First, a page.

ImpactAlpha, Jan. 13 – A small-business lender in the Mississippi delta. A microfinance bank in Uganda. A global development finance institution in London. Laurie Spengler is often the person to call to structure a transaction or design a financial vehicle to move capital toward impact.
“I care deeply about alignment between the source and the use of capital,” Spengler told ImpactAlpha. “Not just the quantum, but the terms and conditions for the capital to enable the impact to be realized.”
ImpactAlpha has called on Spengler often as well, for clear thinking and sharp insight in more than a dozen Agents of Impact calls and guest posts, including this week’s kickoff to our Scaling Impact series with the Catalytic Capital Consortium.
Last month, Spengler (and co-author George Surgeon) took the unusual step of admitting their mistake in an earlier post mourning a lost opportunity in a pandemic-era fund for community development financial institutions and minority depository institutions. “Boy, were we wrong!” they wrote “Treasury hit the ball out of the park.”
Spengler took a different path from many of her fellow Harvard Law School graduates, spending more than a year setting up legal clinics in Boston homeless shelters. “It was a paradox: we were helping people to win rights to housing, but there weren’t enough houses to go around,” she told one interviewer. “What was missing was the finance element.”
The law firm White & Case posted her to central and eastern Europe after the fall of the Berlin Wall. From there she launched her first advisory firm, sold it to her management team and was recruited to lead Shorebank International, the advisory arm of the pioneering community lender. When Shorebank ran aground in the Great Financial Crisis, the Dutch bank Triodos bought the unit and merged it to create Enclude, which was acquired by Palladium in 2018. She founded Courageous the next year.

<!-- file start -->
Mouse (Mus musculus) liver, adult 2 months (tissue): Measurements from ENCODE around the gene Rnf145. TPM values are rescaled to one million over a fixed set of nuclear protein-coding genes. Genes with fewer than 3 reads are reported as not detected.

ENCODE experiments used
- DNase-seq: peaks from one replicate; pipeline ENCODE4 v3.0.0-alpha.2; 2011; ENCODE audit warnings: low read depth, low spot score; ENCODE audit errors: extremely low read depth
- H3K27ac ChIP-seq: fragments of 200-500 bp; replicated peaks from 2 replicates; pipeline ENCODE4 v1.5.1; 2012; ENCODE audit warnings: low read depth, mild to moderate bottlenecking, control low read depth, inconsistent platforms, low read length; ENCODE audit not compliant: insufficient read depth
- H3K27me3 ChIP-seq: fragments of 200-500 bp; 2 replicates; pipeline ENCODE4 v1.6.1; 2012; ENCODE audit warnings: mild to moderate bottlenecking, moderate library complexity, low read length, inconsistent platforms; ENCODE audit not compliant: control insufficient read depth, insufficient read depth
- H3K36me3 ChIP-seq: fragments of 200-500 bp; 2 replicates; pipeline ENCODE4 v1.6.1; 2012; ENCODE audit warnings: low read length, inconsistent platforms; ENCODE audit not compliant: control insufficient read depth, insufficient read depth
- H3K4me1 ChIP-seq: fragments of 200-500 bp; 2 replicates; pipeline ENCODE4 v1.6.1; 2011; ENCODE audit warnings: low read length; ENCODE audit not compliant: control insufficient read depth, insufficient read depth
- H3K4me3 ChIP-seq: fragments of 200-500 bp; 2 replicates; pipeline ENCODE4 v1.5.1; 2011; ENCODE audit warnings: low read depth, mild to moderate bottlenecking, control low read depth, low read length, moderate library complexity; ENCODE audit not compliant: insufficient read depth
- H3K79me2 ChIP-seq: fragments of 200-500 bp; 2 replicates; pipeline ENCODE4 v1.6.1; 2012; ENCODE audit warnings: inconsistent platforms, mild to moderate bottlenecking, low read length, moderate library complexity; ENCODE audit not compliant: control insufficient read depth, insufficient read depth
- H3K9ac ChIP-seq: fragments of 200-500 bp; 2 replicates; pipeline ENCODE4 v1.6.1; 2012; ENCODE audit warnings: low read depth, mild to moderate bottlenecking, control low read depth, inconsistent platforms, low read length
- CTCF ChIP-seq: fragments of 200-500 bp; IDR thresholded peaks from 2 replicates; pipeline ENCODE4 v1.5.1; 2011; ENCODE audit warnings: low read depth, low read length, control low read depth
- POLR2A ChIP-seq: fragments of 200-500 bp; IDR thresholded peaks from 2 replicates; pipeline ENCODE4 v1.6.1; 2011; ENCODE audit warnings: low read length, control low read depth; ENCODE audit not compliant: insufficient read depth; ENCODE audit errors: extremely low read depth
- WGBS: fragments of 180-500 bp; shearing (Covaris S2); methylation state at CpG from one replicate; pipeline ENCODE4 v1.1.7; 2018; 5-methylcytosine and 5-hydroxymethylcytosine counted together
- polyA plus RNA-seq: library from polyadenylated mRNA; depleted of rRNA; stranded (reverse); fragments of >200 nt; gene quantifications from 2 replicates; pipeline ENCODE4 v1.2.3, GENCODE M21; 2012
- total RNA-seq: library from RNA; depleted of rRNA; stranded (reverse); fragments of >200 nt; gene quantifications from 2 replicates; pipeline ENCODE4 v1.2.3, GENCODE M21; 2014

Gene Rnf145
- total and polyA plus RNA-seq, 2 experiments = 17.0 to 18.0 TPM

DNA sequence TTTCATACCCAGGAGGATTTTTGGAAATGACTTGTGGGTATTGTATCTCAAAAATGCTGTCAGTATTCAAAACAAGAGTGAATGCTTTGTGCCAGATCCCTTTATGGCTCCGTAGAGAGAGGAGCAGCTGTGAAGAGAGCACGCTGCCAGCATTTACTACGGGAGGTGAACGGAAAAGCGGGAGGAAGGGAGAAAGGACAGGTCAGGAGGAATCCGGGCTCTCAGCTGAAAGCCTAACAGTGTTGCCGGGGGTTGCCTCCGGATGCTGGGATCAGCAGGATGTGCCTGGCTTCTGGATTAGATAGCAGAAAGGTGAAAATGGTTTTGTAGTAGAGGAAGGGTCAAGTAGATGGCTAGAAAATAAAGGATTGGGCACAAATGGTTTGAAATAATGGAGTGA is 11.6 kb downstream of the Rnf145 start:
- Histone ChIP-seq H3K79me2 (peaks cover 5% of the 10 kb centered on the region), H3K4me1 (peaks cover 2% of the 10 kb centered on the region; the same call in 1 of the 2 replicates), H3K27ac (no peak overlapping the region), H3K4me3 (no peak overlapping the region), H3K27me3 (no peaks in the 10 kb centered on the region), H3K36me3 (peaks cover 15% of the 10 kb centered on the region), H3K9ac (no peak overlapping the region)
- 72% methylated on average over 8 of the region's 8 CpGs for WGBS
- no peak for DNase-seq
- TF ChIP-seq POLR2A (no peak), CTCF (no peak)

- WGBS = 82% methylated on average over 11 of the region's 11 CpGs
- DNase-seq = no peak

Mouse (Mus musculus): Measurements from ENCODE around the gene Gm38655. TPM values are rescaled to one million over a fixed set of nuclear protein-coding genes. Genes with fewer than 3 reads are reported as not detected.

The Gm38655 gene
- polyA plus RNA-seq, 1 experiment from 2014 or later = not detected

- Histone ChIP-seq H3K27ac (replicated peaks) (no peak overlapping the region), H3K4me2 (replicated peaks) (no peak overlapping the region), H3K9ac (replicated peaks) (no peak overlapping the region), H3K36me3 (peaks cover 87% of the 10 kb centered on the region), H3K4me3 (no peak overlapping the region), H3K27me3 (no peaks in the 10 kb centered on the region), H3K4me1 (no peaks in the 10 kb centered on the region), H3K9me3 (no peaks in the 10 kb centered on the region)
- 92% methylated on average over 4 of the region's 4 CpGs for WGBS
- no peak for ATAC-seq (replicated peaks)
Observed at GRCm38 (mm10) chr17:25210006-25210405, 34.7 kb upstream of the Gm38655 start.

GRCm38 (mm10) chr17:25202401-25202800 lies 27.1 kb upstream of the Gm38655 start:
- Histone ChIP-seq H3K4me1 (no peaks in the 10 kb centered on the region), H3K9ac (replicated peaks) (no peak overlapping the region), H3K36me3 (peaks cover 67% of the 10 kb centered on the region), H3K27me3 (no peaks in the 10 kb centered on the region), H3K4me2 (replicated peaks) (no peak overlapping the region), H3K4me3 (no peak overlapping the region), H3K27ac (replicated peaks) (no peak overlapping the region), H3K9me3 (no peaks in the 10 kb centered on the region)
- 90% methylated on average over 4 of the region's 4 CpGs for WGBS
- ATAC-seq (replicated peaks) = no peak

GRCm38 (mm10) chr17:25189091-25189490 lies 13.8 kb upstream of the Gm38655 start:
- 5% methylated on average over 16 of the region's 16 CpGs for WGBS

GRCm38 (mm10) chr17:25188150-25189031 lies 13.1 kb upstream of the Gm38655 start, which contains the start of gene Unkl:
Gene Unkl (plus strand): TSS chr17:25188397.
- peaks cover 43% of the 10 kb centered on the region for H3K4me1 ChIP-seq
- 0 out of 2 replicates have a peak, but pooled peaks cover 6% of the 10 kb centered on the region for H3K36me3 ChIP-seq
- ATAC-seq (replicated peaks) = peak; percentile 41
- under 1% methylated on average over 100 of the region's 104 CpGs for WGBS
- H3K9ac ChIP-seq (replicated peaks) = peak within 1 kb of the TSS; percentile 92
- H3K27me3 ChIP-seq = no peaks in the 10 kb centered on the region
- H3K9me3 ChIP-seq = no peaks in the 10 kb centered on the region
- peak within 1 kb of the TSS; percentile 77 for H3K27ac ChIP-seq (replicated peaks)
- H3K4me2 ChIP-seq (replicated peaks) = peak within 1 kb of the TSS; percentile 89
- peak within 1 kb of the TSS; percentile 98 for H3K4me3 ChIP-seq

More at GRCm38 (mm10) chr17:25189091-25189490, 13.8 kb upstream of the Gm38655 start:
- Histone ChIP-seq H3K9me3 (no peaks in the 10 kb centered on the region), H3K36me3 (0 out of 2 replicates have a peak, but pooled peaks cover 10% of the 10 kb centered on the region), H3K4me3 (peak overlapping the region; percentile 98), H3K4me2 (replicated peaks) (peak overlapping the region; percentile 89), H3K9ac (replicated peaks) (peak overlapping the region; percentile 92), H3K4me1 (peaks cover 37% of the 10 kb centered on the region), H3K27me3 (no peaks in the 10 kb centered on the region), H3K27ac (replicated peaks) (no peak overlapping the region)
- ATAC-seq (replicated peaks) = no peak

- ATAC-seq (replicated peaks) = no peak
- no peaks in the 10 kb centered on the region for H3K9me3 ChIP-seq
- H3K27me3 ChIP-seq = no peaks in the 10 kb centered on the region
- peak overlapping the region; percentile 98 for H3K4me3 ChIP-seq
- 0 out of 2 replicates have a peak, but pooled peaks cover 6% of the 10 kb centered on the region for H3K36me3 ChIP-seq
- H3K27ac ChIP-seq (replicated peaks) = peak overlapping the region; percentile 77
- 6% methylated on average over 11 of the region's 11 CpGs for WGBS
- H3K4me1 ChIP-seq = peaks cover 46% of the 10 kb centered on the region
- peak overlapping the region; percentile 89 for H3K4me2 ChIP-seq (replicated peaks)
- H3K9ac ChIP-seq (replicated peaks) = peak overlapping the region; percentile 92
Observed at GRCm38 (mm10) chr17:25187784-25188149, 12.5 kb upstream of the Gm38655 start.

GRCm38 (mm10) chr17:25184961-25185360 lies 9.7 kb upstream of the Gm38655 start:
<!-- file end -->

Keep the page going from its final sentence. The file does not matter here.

Along the way, she has helped the community development financial institution Southern Bancorp restructure its balance sheet with $34 million in hard-to-find equity capital (better than deposits!) and helped BRAC convert its microfinance lender in Uganda to a deposit-taking bank. On the board of British International Investment, she has been a prod for gender-lens investing and a more catalytic approach.
When the COVID pandemic dealt a body-blow to small businesses worldwide and to emerging-market lending, Spengler called out the untimely aversion to risk of many impact investors and development finance institutions.
“What we are hearing and seeing is not just a hesitation to act, but an unwillingness to price for impact at a time of global pandemic, social unrest, and the incontrovertible exposure of deep systemic bias,” Spengler wrote.
Decamping from her home in London to care for her mother in Florida, she knocked on doors in the 2020 election. She resolved to ask not just for votes but for how people are doing. Her takeaway: “Meeting people’s real needs, and particularly people we may not know or see, must become an explicit commitment of the impact investing community,” she says.
“If our aspiration is to be the default paradigm for investing financial capital, we must be relevant in every community.”